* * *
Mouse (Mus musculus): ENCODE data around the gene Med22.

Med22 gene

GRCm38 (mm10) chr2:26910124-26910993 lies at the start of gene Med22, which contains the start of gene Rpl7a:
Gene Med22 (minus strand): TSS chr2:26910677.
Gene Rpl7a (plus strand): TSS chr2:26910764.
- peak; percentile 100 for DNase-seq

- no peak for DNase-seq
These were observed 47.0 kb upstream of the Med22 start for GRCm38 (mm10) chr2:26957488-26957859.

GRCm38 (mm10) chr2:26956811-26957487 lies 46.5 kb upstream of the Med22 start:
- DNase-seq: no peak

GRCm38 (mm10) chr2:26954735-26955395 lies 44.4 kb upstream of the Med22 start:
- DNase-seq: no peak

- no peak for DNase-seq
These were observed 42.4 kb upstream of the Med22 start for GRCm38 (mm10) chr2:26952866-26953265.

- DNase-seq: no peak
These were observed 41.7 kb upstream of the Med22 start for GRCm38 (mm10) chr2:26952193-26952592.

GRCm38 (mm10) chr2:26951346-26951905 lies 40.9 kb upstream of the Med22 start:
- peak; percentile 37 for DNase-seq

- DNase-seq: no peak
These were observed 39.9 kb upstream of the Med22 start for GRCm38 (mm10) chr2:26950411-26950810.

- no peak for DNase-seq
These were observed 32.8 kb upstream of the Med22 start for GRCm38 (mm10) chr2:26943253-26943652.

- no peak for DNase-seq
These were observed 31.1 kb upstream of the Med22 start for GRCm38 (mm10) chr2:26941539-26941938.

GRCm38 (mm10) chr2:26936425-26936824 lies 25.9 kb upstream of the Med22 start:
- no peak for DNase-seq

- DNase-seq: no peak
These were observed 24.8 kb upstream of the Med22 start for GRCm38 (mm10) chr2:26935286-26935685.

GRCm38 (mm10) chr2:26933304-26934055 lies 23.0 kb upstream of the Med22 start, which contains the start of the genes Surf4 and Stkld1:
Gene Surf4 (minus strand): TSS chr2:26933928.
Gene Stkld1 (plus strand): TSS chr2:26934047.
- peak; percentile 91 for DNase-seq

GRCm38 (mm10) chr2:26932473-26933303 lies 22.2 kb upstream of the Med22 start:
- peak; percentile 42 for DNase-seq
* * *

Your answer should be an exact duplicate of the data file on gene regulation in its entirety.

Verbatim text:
Mouse (Mus musculus): ENCODE data around the gene Med22.

Med22 gene

GRCm38 (mm10) chr2:26910124-26910993 lies at the start of gene Med22, which contains the start of gene Rpl7a:
Gene Med22 (minus strand): TSS chr2:26910677.
Gene Rpl7a (plus strand): TSS chr2:26910764.
- peak; percentile 100 for DNase-seq

- no peak for DNase-seq
These were observed 47.0 kb upstream of the Med22 start for GRCm38 (mm10) chr2:26957488-26957859.

GRCm38 (mm10) chr2:26956811-26957487 lies 46.5 kb upstream of the Med22 start:
- DNase-seq: no peak

GRCm38 (mm10) chr2:26954735-26955395 lies 44.4 kb upstream of the Med22 start:
- DNase-seq: no peak

- no peak for DNase-seq
These were observed 42.4 kb upstream of the Med22 start for GRCm38 (mm10) chr2:26952866-26953265.

- DNase-seq: no peak
These were observed 41.7 kb upstream of the Med22 start for GRCm38 (mm10) chr2:26952193-26952592.

GRCm38 (mm10) chr2:26951346-26951905 lies 40.9 kb upstream of the Med22 start:
- peak; percentile 37 for DNase-seq

- DNase-seq: no peak
These were observed 39.9 kb upstream of the Med22 start for GRCm38 (mm10) chr2:26950411-26950810.

- no peak for DNase-seq
These were observed 32.8 kb upstream of the Med22 start for GRCm38 (mm10) chr2:26943253-26943652.

- no peak for DNase-seq
These were observed 31.1 kb upstream of the Med22 start for GRCm38 (mm10) chr2:26941539-26941938.

GRCm38 (mm10) chr2:26936425-26936824 lies 25.9 kb upstream of the Med22 start:
- no peak for DNase-seq

- DNase-seq: no peak
These were observed 24.8 kb upstream of the Med22 start for GRCm38 (mm10) chr2:26935286-26935685.

GRCm38 (mm10) chr2:26933304-26934055 lies 23.0 kb upstream of the Med22 start, which contains the start of the genes Surf4 and Stkld1:
Gene Surf4 (minus strand): TSS chr2:26933928.
Gene Stkld1 (plus strand): TSS chr2:26934047.
- peak; percentile 91 for DNase-seq

GRCm38 (mm10) chr2:26932473-26933303 lies 22.2 kb upstream of the Med22 start:
- peak; percentile 42 for DNase-seq